A Travellerspoint blog

May 2010

Wine

I have always liked wine, but have no real knowledge about it. I will know if i like it or not, and sometimes can give a vague description of why, though without recourse to any normally used words in describing wine. And providing I am not blindfolded, I will have a maybe 80% chance of being able to tell you if it is Red, White, Rose or maybe Beer. It is something that I have wanted to know a bit more about, but which realistically I don't think I ever will know much more of: I have sadly recently had to admit that my taste buds (like my sense of smell) are really pretty poor, at least in comparison to some, and nuances in taste and flavour are simply beyond me.

Listening to wine experts talk about ...deep flavour with the crisp tones of raspberry, a hint of Rosemary, zesty full palate and slightly lingering succulent tannins... - or whatever the heck it is that these people talk about - leaves me baffled: Are they honestly tasting this, or is it all some kind of deep elaborate joke that i am not in on? I have read a number of studies and stories where renowned experts have been caught out in blind tastings: In one famous experiment, only half a person (he was wavering) out of 100 experts realised that they were actually drinking white wine which had been doctored by the simple expedient of putting odourless and flavourless red food colouring into it. But despite such tales, there is obviously allot about wines that can be tasted by those with decent taste buds, and the fact that people can often tell the specific grape blends leaves me baffled, though with allot of respect. For me, it is just red wine!

Cape Town is not far from the Cape wineries, one of the best wine growing regions of the world, home to several major vineyards and hundreds of individual wineries, the vast majority of which offer tours and tastings. We couldn't come to South Africa and not indulge, especially as Maaret is a keen amateur connoisseur, and Fred is, well, simply an alcoholic. And so in the course of 2 days, we took in 5 vineyards (not actually very many, for assorted reasons too complex to mention here) across Stellenbosch – the main centre for wine tours -, Paarl (where we bought a dozen or so bottles to be shipped to Europe) and Hermanus, which has the great bonus of being off the normal wine tasting trails and thus much quieter, friendlier and more personal, but also, all free.

Logistically we could probably have worked it better: having a car meant the need for a sober driver [though to most South Africans at least, the sober part was not a consideration] which as (a) I was the only insured driver, and (b) as noted, my tastes are not always greatly honed, pretty much answered that one. We could have left the car for a day and taken a tour, but most were very expensive and also didn't go to vineyards of particular interest or curiosity to Maaret.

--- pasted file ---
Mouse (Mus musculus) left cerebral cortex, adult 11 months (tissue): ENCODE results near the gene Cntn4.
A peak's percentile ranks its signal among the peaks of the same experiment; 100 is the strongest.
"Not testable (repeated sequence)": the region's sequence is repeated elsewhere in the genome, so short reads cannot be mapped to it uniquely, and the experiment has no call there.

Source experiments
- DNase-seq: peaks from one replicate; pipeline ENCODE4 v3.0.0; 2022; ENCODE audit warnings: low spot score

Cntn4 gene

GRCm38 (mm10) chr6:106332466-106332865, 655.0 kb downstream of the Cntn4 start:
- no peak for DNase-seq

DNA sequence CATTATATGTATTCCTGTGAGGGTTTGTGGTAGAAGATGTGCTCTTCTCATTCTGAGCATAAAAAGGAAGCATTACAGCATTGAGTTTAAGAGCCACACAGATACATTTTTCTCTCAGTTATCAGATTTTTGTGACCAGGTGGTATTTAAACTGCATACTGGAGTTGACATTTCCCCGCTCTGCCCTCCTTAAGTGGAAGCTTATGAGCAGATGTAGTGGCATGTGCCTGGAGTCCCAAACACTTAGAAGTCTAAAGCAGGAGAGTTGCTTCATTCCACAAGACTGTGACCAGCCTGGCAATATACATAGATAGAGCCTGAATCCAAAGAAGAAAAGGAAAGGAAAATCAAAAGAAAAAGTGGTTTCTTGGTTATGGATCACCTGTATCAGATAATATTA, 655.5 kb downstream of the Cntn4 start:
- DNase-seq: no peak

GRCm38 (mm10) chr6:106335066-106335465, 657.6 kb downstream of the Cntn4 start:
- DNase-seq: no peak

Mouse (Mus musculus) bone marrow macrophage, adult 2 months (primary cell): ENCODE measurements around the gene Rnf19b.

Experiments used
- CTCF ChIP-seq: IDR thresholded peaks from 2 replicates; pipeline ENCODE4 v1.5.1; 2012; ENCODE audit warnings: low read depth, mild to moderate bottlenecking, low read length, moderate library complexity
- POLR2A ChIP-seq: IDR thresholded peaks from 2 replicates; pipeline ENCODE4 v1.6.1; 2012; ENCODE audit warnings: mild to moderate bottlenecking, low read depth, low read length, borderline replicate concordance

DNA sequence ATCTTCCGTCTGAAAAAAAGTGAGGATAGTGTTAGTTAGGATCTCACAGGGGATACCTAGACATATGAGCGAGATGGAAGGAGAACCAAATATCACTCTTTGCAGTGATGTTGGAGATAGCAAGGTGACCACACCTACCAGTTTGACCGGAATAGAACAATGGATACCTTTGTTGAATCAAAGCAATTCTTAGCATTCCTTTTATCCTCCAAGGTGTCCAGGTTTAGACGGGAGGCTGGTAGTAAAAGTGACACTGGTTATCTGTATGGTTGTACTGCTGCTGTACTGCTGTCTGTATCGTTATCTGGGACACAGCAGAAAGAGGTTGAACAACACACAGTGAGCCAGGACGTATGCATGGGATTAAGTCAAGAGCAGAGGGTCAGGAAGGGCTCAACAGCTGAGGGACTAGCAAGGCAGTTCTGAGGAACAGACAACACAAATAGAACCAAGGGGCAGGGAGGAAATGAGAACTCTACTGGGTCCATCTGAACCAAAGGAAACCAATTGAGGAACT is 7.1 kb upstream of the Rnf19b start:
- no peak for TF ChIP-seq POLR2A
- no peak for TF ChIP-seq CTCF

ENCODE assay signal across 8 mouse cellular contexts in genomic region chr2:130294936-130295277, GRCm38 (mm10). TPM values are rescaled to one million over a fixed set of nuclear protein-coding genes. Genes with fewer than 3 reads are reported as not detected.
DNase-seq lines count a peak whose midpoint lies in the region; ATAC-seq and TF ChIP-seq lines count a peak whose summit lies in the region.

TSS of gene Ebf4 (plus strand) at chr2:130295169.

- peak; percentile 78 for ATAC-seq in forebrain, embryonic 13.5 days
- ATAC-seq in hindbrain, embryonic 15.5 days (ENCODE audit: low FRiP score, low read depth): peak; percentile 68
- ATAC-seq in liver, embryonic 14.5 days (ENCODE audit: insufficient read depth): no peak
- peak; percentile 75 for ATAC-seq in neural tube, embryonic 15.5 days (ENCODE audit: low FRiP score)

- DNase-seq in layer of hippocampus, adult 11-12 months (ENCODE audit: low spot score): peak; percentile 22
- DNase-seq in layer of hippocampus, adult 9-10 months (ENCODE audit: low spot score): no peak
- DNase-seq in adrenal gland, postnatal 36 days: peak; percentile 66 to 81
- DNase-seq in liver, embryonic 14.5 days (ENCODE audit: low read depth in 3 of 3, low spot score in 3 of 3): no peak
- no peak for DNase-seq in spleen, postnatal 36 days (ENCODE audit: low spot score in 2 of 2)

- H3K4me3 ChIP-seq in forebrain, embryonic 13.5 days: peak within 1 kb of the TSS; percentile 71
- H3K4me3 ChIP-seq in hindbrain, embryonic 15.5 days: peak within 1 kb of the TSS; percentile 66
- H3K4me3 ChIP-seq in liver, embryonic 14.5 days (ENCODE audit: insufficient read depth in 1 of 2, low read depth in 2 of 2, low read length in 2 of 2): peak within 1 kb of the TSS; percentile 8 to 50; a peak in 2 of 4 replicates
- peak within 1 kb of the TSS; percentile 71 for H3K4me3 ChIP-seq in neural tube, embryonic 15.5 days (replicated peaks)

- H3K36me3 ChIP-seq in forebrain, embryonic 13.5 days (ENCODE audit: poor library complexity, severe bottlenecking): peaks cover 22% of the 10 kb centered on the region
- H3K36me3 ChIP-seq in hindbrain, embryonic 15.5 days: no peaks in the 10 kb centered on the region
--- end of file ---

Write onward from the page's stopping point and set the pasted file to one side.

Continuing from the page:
Which all mean't that it was mostly left to Maaret's palate, and over the course of the 5 vineyard, she tasted 32 different wines (i took small tastes of a handful). Going to vineyards – especially those with free tastings – and not drinking might sound like hell to many people, but I actually quite enjoyed it. Sure, It would have been nice to indulge on occasions, but In all likelihood I would pretty much have just ended up getting drunk and not got anything more out of it. I actually think that I learned allot more this way, and had a good and interesting time despite not drinking.

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I also made notes and scored the tastings: I figured that normally, people end up tasting so many different wines that they either become drunk and/or the flavours and memories all start to merge together, and if asked later which they preferred and why, will probably have not the foggiest of ideas except for potential vague memories. This way, we would have a fairly reliable set of notes to use later and order wine if Maaret so chose, although it was noticeable that towards the end of the last tasting on day two, comments were becoming slightly less coherent and detailed as they had been earlier in the day...

And the best? For the record, Maaret and Fred generally both prefer red wine, so it was no surprise that her favourite – taken strictly from my notes and her scorings at the time: She will probably say it was a different one if asked now – was probably the 9.5 rated Beyerskloof Synergy Cape Blend 2006, a 70 Rand a bottle wine. The highest White was a 2008 Bouchard Finlayson Banc de Mer, the only white in the top 10 and in a group of six wines rated at 9.

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Part of the Bouchard Finlayson Cellar

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Posted by Gelli 20:28 Archived in South Africa Tagged round_the_world Comments (1)

Ruth, Penguins and cake so good Oprah recommends it

And so, in a moment of strange Deja-vu which I realised was from Imogen, Early one morning I picked up another hire car, this one named Ruth for reasons I never knew and would never understand anyway, filled her with the requisite 3beautiful blonde Scandinavian girls, and set off on the road again.

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Ruth. Picked up with about 180km on he clock, taken back with over 3500. She was an more than adequate companion to us for 11days, if uninspiring (especially on faster corners) and for a small lightweight 1.6, strangely underpowered

We didn't get far.

First there were cakes to be eaten, even at this hugely advanced time of 9am. A kind of friend of a friend of one of the Danish girls works in a cake shop in Cape Town. And not just any cake shop. It is reasonably unique. There are not, for example, many shops anywhere in the world which look more like they have come from a Hansel and Gretel fairytale as opposed to an architects drawing, and even fewer that are in obscure neighborhoods of homes and offices.

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This shop is so famous that Oprah is a fairly regular visitor. And whilst I can't comment on the cakes – I have no sweet tooth, so rarely eat such things – the place looked fantastic, the pies and pasties and coffee were both superb, and the cakes were amazing looking. And huge in size. Maaret and Camilla both had a brownie, and neither managed to finish them. These are serious cakes.